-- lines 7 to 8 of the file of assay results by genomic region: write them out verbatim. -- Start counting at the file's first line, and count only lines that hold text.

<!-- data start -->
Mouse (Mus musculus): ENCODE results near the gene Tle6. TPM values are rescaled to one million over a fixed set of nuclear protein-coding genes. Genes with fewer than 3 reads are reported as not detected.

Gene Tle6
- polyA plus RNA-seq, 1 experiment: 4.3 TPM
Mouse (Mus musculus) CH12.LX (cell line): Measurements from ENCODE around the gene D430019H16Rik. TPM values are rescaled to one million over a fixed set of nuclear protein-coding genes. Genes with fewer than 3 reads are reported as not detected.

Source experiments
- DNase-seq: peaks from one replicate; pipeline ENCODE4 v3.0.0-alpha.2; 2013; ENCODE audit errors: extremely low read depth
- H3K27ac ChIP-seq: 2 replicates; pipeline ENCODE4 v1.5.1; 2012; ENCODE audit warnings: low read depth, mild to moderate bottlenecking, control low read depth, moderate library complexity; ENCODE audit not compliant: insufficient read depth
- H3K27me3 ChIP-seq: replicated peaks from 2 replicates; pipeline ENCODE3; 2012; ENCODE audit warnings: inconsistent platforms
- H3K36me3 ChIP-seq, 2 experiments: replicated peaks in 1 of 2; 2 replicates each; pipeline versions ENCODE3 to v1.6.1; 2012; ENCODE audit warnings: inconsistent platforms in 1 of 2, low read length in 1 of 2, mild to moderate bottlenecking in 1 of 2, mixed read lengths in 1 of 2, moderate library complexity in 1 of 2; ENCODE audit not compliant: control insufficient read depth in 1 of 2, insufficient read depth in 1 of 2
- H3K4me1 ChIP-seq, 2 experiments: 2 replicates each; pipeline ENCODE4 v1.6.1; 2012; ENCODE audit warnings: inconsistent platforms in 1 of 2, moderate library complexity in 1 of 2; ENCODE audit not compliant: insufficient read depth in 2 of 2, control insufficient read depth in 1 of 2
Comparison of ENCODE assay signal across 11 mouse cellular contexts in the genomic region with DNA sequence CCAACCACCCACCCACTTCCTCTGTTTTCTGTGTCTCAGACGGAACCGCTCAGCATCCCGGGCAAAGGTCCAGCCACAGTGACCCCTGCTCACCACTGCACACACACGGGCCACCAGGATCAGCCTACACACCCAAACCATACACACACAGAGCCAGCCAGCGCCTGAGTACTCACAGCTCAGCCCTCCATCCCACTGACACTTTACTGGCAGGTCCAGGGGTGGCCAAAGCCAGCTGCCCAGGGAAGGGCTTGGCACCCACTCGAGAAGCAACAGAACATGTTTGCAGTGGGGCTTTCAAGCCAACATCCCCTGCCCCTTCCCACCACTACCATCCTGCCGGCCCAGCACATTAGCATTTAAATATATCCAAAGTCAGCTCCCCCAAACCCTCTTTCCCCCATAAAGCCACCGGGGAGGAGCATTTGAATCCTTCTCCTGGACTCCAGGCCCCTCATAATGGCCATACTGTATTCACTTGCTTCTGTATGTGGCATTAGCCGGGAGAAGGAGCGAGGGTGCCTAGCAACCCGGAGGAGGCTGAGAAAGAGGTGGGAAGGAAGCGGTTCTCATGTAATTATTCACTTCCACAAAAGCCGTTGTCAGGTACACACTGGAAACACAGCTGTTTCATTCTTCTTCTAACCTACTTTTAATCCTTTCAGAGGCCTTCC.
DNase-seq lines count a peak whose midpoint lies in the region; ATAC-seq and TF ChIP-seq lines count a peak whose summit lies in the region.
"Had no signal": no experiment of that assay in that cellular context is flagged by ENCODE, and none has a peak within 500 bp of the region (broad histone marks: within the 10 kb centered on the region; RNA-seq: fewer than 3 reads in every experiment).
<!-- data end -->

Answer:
- H3K27ac ChIP-seq: 2 replicates; pipeline ENCODE4 v1.5.1; 2012; ENCODE audit warnings: low read depth, mild to moderate bottlenecking, control low read depth, moderate library complexity; ENCODE audit not compliant: insufficient read depth
- H3K27me3 ChIP-seq: replicated peaks from 2 replicates; pipeline ENCODE3; 2012; ENCODE audit warnings: inconsistent platforms